Glycemic Index

Revision as of 09:58, 18 February 2016 by User:Fellrnr (User talk:Fellrnr | contribs)

Revision as of 09:58, 18 February 2016 by User:Fellrnr (User talk:Fellrnr | contribs)

Glycemic Index (GI) is a measure of how much a food raises blood glucose (blood sugar). A food with a higher Glycemic Index raises the blood sugar more than a food with a lower Glycemic Index. The Glycemic Index value is based on a comparison with a reference food, normally either white bread or glucose.

A graph of blood glucose (sugar) for high and low glycemic index foods.


1 Calculating the Glycemic Index

The Glycemic Index is calculated by measuring blood glucose periodically after the consumption of the food. Typically the measurements are taken just before consuming the food, then at 15, 30, 45, 60, 90, and 120 minutes[1]. These measurements provide a blood glucose curve, and the area between the curve and the baseline measurement taken just before consuming the food is the "incremental Area Under the Curve" (iUAC). The iUAC is compared with the iUAC for a reference food and the value given as a percentage. So a Glycemic Index of 50 means that the food raises the blood sugar by 50% of the reference food. Generally the portion of test food consumed contains 50 grams of carbohydrate. (The iAUC is sometimes called the Post Prandial Glycemic Response or PPGC.)

2 Glycemic Index and Health

High blood glucose levels are linked to many health problems.

  • High Glycemic Index foods may be associated with obesity[2][3][4] which constitutes a major health risk[5].
  • Lower Glycemic Index foods are considered critical to preventing metabolic syndrome, as it is the high Glycemic Index foods that are risk factors, not carbohydrates as a whole [6].
  • Elevated blood glucose after consuming food (Postprandial Hyperglycemia) is an independent risk factor for heart disease and high blood pressure [7].
  • Postprandial Hyperglycemia is associated with an increased risk of stroke and heart attacks[8].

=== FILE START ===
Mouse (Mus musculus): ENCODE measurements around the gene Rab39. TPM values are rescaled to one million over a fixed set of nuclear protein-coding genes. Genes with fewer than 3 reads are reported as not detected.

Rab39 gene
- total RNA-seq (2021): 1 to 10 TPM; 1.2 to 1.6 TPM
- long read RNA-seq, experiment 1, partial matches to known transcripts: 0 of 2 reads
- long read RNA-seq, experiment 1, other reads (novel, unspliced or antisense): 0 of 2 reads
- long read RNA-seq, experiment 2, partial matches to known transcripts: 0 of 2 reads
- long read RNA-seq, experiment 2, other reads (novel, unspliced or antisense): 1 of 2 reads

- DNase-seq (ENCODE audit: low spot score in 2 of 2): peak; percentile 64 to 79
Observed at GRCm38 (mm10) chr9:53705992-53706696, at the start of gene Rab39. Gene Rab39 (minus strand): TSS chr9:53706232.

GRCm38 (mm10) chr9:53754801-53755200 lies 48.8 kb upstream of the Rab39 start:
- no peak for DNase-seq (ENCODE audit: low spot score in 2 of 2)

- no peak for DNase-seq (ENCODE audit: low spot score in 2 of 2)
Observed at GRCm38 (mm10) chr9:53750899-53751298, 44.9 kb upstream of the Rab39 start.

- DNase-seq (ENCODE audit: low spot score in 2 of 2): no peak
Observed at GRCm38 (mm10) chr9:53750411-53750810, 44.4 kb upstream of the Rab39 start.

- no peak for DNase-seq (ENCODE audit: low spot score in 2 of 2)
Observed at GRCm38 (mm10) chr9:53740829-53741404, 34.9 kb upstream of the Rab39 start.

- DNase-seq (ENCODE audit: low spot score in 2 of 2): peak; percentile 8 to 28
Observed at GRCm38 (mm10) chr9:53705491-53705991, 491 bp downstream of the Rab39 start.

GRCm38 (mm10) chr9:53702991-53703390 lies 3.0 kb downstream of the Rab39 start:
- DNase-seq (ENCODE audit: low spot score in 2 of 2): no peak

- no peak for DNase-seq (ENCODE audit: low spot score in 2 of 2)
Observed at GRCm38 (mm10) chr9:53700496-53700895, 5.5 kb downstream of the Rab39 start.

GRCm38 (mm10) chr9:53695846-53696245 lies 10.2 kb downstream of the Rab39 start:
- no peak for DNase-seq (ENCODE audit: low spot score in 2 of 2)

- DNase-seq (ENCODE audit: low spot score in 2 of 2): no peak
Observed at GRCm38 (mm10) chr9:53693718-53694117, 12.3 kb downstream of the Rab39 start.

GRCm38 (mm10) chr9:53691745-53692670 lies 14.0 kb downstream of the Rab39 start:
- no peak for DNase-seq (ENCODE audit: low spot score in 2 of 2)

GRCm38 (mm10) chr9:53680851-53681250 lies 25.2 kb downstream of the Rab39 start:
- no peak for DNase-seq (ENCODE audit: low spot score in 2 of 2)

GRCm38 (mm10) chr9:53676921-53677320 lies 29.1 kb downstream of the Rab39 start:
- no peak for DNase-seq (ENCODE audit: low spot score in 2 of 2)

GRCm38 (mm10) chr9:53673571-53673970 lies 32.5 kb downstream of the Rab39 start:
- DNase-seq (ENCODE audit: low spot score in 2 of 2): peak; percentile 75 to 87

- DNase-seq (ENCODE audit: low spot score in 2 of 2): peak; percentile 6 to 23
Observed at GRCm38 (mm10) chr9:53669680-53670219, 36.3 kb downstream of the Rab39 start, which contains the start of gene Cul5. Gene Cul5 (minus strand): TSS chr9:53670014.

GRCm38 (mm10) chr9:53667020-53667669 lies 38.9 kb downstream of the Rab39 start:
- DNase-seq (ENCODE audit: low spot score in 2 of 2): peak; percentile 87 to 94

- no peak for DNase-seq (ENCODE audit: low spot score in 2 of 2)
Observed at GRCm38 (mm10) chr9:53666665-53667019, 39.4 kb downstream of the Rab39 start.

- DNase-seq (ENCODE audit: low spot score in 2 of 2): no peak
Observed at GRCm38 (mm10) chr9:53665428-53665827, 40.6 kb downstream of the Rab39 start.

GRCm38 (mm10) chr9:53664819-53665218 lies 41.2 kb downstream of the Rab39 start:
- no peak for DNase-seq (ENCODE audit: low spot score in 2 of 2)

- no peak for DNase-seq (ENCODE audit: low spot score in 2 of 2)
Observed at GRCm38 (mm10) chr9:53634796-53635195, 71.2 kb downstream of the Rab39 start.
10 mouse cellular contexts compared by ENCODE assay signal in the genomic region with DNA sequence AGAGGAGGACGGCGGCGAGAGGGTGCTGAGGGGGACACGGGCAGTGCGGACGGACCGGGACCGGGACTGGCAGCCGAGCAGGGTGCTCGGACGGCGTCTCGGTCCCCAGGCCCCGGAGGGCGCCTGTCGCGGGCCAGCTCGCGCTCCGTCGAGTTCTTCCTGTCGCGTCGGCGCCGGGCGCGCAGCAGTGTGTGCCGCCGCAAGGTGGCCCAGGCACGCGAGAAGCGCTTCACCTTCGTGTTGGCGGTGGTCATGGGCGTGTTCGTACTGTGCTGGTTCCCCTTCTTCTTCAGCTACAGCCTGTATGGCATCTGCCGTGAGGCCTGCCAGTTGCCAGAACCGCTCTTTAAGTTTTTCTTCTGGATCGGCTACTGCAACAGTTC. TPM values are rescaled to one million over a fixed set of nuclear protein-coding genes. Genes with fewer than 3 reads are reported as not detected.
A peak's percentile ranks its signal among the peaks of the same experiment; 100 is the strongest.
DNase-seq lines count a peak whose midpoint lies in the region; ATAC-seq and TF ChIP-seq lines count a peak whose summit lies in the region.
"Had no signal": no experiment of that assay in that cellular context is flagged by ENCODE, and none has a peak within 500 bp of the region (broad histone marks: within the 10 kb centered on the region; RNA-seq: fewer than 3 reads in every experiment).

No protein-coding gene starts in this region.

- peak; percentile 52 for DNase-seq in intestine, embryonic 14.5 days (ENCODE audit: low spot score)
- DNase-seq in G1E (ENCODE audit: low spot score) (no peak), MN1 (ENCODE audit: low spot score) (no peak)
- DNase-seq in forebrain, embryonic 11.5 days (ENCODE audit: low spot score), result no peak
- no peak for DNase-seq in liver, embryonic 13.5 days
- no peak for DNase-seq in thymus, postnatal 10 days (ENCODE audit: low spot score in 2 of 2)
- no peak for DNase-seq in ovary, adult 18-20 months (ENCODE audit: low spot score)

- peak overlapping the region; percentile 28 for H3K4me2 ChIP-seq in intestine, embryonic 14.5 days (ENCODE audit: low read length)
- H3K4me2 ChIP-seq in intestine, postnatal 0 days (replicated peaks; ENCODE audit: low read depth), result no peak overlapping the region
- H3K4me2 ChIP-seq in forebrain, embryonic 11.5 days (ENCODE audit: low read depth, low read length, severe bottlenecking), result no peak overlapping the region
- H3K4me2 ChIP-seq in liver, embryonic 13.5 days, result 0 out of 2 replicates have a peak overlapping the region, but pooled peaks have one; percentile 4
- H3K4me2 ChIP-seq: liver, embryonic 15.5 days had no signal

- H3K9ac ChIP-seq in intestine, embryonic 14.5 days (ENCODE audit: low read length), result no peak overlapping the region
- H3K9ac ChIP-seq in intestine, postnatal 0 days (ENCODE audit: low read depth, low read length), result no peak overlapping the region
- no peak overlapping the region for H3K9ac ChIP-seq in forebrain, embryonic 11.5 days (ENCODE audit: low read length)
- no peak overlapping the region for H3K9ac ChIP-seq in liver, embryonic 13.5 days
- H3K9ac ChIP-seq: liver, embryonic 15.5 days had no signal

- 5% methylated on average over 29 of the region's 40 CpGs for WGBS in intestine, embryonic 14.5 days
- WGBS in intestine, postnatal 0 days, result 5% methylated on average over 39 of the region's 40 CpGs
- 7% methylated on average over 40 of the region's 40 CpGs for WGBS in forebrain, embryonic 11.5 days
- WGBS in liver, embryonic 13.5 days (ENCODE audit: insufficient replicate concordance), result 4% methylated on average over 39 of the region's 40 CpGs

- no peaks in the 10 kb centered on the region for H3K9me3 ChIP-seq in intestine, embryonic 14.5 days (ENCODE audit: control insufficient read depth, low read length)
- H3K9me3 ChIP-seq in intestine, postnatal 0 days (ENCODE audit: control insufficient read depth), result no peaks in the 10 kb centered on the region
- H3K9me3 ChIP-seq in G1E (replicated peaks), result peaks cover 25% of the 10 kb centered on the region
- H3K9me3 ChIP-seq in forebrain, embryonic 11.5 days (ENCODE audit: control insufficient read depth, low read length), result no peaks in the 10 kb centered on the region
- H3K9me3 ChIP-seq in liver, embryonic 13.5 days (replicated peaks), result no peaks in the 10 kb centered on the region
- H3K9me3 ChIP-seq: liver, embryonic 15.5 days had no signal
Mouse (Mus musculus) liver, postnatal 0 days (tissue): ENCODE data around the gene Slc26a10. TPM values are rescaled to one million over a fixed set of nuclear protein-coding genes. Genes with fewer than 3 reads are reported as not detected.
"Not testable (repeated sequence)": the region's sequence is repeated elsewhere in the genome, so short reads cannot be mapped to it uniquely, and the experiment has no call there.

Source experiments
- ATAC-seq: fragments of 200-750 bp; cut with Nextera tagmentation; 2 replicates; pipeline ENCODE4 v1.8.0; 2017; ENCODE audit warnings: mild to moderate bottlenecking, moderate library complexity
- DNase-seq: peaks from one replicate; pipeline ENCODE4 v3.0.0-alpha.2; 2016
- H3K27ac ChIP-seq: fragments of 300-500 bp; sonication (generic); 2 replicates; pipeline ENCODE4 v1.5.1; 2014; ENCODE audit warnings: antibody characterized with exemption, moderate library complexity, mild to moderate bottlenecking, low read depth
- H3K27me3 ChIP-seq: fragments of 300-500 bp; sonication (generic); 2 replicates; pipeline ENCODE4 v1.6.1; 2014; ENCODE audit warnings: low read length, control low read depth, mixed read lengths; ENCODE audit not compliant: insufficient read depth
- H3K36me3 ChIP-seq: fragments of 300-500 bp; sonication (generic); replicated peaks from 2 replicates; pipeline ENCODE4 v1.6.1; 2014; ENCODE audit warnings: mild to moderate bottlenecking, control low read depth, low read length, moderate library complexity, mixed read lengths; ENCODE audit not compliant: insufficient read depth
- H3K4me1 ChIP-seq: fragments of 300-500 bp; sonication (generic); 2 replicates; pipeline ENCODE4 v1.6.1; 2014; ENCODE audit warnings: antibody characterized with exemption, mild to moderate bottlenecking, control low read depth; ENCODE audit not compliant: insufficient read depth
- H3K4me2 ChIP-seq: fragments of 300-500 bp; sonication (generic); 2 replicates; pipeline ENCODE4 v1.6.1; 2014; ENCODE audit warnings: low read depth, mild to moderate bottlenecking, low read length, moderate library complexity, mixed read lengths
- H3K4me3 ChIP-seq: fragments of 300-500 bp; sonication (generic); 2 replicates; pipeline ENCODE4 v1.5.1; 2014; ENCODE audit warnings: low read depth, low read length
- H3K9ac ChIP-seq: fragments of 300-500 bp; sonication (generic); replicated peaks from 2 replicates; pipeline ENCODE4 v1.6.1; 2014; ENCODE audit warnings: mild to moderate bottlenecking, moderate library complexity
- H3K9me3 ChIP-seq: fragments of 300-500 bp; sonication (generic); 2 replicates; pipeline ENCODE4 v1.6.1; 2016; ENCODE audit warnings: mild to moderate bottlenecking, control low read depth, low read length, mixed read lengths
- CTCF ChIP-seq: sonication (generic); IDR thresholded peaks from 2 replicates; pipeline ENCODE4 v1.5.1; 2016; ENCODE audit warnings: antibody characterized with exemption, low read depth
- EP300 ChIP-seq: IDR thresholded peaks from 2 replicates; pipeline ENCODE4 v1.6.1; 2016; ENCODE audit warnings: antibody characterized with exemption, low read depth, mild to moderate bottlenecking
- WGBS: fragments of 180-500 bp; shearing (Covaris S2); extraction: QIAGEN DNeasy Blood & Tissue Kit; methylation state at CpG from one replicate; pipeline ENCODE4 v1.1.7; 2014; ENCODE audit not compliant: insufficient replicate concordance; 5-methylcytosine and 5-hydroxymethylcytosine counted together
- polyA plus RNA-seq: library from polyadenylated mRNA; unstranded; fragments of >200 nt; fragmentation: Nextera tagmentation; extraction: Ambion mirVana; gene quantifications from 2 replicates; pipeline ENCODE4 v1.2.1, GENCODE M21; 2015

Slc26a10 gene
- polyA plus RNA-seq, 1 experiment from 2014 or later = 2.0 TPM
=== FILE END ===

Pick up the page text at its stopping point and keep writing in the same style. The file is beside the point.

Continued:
• Postprandial Hyperglycemia is associated with the risk of death in both diabetics and the overall population, independent of age, blood pressure, cholesterol, body mass index, and smoking habit [9].
  • Lower Glycemic Index foods may improve HDL (Healthy) Cholesterol levels[10][11].
  • Elevated blood glucose and insulin are associated with cancers of the colon[12][13][14], breast[15], and prostrate[16][17][18]. It's been suggested that the high mortality rate from most cancers in obese subjects may be due to elevated insulin[19]
  • Diets with Lower Glycemic Index foods may help manage Impaired Glucose Tolerance (IGT)[20]
  • IGT is a risk factor for Type 2 Diabetes, with estimates that 70% of those with IGT will eventually develop Diabetes[21], with 5-10% succumbing each year[22].
  • IGT is also linked with metabolic syndrome, which is the cluster of health problems including obesity, high blood pressure, non-alcoholic fatty liver disease, elevated triglycerides, and cardiovascular disease[23]. (Note that while glucose lowering drugs may help prevent the conversion of IGT to Diabetes, but it's unclear if they will help prevent some of the health complications of diabetes[23].)
  • IGT is a risk factor for liver cirrhosis[24] and survival rates for those with liver cirrhosis[25].

3 Simple and Complex Carbohydrates

At one time, it was believed that "simple carbohydrates" had high Glycemic Index, while "complex carbohydrates" had lower Glycemic Indexes[26]. The difference between simple and complex carbohydrates is based on the chemistry of the carbohydrate molecule, with small molecules like sugar considered "simple" and big molecules like bread considered "complex". This division into simple and complex is unfortunately crap (biochemistry term meaning 'not useful'). The digestion of carbs is a sophisticated system that does not follow this simple division. Some simple carbs (Fructose) are very slow to digest, whereas some complex carbs (maltodextrin) are very easy to digest. For instance, white bread (a "complex" carb, GI 70) has a higher Glycemic Index than table sugar (a 'simple' carb, GI 60). This is because highly refined flour in bread is more easily digested than table sugar (which is half fructose).

4 References

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  26.,, Accessed on 13 February 2016